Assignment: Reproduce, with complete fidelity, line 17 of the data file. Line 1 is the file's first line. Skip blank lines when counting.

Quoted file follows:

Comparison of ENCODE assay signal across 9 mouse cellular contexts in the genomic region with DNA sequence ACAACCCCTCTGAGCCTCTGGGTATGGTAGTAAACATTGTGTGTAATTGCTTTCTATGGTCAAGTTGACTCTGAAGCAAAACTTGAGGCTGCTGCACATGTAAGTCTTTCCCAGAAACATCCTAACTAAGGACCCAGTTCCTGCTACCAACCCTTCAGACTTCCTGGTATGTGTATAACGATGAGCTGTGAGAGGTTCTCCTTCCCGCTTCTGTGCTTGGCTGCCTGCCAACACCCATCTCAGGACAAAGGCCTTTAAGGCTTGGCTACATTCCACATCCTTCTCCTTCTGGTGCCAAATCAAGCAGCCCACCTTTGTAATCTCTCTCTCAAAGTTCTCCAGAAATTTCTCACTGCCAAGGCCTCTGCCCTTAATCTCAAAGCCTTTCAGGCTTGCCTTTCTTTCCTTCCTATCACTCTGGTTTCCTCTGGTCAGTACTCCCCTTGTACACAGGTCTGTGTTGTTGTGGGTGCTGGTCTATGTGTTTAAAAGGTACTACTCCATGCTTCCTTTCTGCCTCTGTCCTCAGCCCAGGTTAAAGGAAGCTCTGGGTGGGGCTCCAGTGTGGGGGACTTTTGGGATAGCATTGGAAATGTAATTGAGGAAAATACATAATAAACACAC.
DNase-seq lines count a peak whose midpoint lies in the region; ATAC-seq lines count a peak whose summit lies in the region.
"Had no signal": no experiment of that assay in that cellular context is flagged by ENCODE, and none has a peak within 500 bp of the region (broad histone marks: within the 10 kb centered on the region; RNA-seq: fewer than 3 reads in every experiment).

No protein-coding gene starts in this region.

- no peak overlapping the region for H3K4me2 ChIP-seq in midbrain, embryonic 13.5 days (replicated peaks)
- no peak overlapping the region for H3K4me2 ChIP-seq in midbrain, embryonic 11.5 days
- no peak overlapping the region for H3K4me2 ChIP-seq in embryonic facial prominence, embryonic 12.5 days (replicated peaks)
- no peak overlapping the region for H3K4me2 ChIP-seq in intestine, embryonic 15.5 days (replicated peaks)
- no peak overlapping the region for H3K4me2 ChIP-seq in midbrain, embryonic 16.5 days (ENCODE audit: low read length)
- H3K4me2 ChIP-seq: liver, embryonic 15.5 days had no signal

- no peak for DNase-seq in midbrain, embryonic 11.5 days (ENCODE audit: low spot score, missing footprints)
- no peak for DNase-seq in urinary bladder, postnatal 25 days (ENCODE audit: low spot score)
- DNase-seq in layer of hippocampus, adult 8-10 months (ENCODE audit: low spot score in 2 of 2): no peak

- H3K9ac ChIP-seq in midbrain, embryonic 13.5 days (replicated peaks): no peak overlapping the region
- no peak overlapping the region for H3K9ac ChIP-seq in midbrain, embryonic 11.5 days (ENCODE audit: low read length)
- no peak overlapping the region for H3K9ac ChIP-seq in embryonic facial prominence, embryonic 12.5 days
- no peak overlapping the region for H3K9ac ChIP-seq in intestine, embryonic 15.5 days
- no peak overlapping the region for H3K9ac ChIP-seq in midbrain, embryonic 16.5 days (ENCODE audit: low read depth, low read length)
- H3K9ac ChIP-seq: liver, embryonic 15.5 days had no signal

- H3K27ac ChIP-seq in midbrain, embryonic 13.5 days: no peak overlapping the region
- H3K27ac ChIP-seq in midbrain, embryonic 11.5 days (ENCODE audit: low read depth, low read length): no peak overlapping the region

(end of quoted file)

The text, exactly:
- no peak overlapping the region for H3K9ac ChIP-seq in intestine, embryonic 15.5 days